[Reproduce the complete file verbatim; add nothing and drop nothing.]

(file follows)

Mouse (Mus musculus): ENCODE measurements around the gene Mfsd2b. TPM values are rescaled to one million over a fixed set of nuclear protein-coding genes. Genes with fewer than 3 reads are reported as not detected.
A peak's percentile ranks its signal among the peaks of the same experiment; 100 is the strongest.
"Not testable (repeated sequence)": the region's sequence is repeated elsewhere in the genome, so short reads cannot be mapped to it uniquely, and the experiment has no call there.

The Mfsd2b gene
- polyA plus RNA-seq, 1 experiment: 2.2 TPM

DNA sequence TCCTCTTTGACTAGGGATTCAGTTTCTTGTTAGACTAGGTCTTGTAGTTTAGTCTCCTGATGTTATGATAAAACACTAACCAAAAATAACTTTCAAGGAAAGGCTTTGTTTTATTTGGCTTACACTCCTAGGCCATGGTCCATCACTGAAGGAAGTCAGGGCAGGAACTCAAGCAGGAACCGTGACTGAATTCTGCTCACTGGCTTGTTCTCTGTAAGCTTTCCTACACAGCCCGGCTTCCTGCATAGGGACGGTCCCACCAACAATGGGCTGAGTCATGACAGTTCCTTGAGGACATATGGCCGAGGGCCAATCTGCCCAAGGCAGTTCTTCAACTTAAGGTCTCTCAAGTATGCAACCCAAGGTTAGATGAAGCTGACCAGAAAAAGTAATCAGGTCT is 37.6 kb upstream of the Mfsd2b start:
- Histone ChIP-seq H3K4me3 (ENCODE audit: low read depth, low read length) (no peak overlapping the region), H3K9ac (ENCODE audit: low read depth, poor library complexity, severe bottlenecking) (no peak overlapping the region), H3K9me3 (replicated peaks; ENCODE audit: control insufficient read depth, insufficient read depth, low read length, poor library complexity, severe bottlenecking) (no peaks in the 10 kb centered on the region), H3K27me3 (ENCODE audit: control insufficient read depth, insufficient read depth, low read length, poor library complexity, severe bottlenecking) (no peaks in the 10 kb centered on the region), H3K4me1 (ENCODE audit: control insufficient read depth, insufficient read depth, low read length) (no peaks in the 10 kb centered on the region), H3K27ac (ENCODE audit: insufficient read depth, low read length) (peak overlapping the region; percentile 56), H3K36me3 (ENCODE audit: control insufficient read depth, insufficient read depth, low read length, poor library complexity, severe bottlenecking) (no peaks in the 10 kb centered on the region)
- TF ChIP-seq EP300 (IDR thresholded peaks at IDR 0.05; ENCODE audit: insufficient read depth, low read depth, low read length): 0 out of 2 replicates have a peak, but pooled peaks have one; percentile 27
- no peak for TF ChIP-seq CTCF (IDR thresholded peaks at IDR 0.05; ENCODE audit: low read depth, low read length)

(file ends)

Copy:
Mouse (Mus musculus): ENCODE measurements around the gene Mfsd2b. TPM values are rescaled to one million over a fixed set of nuclear protein-coding genes. Genes with fewer than 3 reads are reported as not detected.
A peak's percentile ranks its signal among the peaks of the same experiment; 100 is the strongest.
"Not testable (repeated sequence)": the region's sequence is repeated elsewhere in the genome, so short reads cannot be mapped to it uniquely, and the experiment has no call there.

The Mfsd2b gene
- polyA plus RNA-seq, 1 experiment: 2.2 TPM

DNA sequence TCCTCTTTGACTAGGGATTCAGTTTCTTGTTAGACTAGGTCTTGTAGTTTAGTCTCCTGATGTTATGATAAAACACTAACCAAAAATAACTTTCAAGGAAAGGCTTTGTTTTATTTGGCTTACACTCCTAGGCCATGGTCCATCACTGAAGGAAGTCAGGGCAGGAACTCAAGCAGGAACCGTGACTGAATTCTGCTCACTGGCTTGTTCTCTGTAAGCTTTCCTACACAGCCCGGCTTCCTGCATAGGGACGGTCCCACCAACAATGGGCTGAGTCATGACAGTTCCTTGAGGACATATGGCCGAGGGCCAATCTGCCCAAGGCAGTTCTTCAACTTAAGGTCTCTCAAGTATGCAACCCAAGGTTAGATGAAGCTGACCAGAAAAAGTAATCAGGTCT is 37.6 kb upstream of the Mfsd2b start:
- Histone ChIP-seq H3K4me3 (ENCODE audit: low read depth, low read length) (no peak overlapping the region), H3K9ac (ENCODE audit: low read depth, poor library complexity, severe bottlenecking) (no peak overlapping the region), H3K9me3 (replicated peaks; ENCODE audit: control insufficient read depth, insufficient read depth, low read length, poor library complexity, severe bottlenecking) (no peaks in the 10 kb centered on the region), H3K27me3 (ENCODE audit: control insufficient read depth, insufficient read depth, low read length, poor library complexity, severe bottlenecking) (no peaks in the 10 kb centered on the region), H3K4me1 (ENCODE audit: control insufficient read depth, insufficient read depth, low read length) (no peaks in the 10 kb centered on the region), H3K27ac (ENCODE audit: insufficient read depth, low read length) (peak overlapping the region; percentile 56), H3K36me3 (ENCODE audit: control insufficient read depth, insufficient read depth, low read length, poor library complexity, severe bottlenecking) (no peaks in the 10 kb centered on the region)
- TF ChIP-seq EP300 (IDR thresholded peaks at IDR 0.05; ENCODE audit: insufficient read depth, low read depth, low read length): 0 out of 2 replicates have a peak, but pooled peaks have one; percentile 27
- no peak for TF ChIP-seq CTCF (IDR thresholded peaks at IDR 0.05; ENCODE audit: low read depth, low read length)